May 10, 2021
We’re seeing supply constraints because demand is so strong with the next major data point due this Friday with the release of April US retail sales. The latest news outside the US showed a significant pickup in growth throughout Europe during March and April. Global export data has been very strong with global aggregate PMI hitting its highest level in 14 years. We’ve been expecting price pressures, but now expect it to be more intense and more broad based. Over the last month, metals prices are up more than 15% and agricultural commodity prices are up more than 20%. Import prices in developed countries are rising at their fastest pace in more than 10 years and expect very strong US April import price data later this month. You see it in labor costs as well with average hourly earnings up +0.7% in Friday’s April Jobs Report. Supply constraints created the disappointment in Nonfarm payroll adds. We receive the US Job Opening data tomorrow (JOLTs) and expect to see 7.5M job openings, which if filled, would reduce unemployment to pre-pandemic levels. Companies are getting creative with an increase in the work week, hours worked and part-time workers moving to full-time status showing up in last weeks Jobs Report. However, supply constraints in places like auto production will also temper near-term Industrial Production data (this week) and other growth-related reports in the US and Europe, but only temporarily.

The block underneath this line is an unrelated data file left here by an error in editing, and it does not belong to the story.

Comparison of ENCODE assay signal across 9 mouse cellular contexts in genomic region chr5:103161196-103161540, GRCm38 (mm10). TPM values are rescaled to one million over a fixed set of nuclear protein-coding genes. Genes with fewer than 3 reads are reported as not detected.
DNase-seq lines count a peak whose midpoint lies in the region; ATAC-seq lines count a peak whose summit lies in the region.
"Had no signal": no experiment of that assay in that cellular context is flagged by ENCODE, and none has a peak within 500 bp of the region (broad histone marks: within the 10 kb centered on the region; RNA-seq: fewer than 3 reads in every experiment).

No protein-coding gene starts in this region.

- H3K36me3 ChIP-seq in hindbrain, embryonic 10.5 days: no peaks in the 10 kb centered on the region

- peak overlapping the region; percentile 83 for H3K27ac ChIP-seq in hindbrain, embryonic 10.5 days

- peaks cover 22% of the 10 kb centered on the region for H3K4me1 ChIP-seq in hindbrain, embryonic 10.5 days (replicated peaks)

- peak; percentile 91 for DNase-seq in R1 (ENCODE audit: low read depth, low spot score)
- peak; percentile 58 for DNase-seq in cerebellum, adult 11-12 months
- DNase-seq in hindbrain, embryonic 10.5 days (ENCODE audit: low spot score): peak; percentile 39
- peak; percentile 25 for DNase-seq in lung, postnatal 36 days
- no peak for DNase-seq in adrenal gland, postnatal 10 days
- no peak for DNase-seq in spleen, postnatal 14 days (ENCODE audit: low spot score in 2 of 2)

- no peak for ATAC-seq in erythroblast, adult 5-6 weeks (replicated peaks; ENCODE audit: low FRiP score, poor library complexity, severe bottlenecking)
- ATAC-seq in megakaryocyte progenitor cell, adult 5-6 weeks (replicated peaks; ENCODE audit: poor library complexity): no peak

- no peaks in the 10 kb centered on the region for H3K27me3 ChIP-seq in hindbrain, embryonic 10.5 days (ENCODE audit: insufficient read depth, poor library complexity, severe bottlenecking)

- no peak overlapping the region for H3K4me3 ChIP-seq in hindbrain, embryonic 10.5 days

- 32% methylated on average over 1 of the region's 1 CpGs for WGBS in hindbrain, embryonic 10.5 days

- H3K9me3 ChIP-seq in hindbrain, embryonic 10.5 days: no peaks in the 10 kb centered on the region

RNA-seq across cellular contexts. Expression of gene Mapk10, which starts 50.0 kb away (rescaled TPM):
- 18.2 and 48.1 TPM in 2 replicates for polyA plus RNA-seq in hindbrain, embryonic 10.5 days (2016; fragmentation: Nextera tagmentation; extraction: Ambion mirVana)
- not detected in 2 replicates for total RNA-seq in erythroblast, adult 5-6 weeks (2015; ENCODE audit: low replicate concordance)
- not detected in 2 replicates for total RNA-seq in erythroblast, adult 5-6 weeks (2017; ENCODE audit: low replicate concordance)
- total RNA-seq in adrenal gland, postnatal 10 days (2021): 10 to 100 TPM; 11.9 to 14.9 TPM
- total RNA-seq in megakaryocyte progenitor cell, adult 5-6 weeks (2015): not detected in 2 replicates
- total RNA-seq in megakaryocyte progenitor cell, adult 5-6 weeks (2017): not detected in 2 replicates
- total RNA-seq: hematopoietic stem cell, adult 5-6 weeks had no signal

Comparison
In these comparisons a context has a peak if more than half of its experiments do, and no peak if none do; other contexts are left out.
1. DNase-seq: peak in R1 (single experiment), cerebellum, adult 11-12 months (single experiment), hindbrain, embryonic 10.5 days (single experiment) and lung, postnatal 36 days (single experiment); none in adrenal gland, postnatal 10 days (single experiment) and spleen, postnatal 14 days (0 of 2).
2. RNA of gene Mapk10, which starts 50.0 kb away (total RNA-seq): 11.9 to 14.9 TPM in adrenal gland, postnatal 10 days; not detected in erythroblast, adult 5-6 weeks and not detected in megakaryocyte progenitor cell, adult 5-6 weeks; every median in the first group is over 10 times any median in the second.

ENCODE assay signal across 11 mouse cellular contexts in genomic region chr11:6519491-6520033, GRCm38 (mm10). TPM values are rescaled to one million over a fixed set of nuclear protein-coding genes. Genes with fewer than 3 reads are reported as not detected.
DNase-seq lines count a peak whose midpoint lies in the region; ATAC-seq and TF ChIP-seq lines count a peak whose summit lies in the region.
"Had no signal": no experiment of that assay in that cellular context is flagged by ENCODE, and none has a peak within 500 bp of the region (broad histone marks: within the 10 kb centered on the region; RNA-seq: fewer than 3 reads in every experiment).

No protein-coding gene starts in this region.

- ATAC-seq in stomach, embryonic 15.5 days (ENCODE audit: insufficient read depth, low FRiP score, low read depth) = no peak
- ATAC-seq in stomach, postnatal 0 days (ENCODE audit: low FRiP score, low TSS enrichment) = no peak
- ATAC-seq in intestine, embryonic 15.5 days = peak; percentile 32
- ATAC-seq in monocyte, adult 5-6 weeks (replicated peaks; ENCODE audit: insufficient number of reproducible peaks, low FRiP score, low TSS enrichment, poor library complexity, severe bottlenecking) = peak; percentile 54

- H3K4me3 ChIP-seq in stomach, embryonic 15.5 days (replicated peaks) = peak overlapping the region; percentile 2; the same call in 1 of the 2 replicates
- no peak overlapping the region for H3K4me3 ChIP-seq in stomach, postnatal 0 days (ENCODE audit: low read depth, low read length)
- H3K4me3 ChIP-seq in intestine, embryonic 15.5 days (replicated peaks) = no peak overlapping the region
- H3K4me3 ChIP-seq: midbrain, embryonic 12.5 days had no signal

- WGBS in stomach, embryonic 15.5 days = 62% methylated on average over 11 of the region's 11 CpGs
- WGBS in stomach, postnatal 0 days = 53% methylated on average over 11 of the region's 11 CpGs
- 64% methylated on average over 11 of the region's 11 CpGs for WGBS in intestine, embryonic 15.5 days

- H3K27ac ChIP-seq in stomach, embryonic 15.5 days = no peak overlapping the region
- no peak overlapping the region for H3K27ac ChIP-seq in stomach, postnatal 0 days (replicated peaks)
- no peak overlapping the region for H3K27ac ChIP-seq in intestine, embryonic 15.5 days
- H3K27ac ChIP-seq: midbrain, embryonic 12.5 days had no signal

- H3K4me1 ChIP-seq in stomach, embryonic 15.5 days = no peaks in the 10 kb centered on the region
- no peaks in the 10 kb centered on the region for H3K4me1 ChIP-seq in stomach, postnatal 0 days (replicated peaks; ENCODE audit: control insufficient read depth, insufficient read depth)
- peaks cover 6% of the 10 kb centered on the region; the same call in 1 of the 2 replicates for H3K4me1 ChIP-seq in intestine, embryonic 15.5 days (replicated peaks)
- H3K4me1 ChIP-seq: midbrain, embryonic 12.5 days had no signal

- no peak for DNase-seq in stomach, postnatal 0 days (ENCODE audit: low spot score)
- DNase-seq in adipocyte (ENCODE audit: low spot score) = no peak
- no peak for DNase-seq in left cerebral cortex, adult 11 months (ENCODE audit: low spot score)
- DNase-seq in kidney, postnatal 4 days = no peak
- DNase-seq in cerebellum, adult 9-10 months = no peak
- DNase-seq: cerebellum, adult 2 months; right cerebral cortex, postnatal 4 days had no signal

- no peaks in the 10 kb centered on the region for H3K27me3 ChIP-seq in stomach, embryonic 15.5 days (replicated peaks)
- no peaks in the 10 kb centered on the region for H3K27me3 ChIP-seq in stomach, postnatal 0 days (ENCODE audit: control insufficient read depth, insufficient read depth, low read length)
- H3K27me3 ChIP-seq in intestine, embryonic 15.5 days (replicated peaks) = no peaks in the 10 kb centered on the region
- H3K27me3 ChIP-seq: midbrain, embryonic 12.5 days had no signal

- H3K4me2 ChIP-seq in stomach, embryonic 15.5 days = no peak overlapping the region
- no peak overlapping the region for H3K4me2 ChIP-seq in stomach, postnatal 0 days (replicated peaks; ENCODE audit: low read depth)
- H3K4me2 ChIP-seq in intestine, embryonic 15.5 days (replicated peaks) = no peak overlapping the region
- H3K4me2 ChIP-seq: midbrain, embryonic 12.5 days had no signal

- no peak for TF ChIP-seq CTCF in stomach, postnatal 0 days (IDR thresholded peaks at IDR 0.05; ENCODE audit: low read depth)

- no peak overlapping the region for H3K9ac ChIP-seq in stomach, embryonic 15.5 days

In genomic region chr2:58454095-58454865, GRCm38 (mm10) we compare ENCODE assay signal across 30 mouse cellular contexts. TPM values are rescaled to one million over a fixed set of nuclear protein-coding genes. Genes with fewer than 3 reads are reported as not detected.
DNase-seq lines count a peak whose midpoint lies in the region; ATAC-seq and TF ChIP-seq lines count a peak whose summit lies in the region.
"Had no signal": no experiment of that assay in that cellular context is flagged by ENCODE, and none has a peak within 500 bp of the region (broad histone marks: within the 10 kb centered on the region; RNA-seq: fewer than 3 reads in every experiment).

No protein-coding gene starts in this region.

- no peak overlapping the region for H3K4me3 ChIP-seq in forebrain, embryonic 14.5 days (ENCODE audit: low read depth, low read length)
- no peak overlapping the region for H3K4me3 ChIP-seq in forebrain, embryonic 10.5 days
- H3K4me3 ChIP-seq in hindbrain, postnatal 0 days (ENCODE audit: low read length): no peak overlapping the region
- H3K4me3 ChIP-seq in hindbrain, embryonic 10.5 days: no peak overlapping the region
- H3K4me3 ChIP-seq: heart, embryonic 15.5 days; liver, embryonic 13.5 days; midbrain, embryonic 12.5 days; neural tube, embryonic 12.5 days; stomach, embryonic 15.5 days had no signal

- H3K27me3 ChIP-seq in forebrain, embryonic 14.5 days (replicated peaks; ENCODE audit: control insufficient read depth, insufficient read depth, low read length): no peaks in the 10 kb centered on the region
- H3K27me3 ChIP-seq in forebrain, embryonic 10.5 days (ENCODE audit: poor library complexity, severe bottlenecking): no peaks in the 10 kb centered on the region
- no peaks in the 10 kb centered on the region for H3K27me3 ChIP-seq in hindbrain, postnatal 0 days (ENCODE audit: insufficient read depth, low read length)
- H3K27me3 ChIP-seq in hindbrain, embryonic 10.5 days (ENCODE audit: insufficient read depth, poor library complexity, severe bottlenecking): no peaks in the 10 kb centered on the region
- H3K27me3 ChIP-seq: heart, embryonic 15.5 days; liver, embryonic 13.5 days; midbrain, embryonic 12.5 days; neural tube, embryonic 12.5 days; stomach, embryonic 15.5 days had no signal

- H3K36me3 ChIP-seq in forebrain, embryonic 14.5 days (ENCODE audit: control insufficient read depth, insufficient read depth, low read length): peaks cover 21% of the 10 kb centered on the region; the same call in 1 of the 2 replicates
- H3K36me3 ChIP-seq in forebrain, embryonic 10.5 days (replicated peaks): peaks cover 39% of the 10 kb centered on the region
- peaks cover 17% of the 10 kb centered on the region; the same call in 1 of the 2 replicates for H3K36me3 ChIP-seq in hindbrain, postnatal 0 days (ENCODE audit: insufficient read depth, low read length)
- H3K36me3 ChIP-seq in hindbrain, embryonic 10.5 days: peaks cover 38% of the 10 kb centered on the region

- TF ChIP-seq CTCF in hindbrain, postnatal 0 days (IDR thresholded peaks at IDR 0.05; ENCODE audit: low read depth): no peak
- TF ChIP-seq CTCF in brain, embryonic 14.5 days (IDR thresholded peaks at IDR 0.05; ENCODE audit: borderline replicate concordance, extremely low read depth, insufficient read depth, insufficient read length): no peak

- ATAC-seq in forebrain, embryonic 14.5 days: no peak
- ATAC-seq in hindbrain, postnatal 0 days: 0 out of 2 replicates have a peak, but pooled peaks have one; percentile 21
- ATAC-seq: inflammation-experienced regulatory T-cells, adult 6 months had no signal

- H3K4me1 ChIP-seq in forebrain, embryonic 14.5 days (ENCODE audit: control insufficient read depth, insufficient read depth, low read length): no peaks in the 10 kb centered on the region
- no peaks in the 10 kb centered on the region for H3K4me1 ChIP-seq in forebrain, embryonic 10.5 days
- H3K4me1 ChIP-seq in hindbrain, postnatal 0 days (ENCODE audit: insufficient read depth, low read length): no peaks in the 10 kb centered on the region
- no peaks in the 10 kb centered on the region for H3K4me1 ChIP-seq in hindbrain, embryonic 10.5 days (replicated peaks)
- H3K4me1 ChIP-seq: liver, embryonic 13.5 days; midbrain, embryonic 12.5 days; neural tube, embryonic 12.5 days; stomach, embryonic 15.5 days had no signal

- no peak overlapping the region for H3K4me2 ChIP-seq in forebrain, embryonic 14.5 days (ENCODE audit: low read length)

The demand picture should keep you constructive on risk assets broadly with more conviction for reflation and reopening-linked themes within equities. If there’s a surprise looming, its most likely to be on the inflation side. After more than 12 years of disinflation, most investors are poorly positioned and markets will be slow to recognize a stronger than expected pickup in inflation. The Fed has already said it won’t respond to these inflation pressures, pointing to a still-weak labor market. But strong growth is eating up slack and the Fed will stand down until its undeniable. While it’s still too early, this week’s economic calendar includes several inflation-linked catalysts including: 1) China CPI/PPI Tuesday morning; 2) US CPI Wednesday; 3) US PPI Thursday and; 4) US import/export prices on Friday with the retail sales data.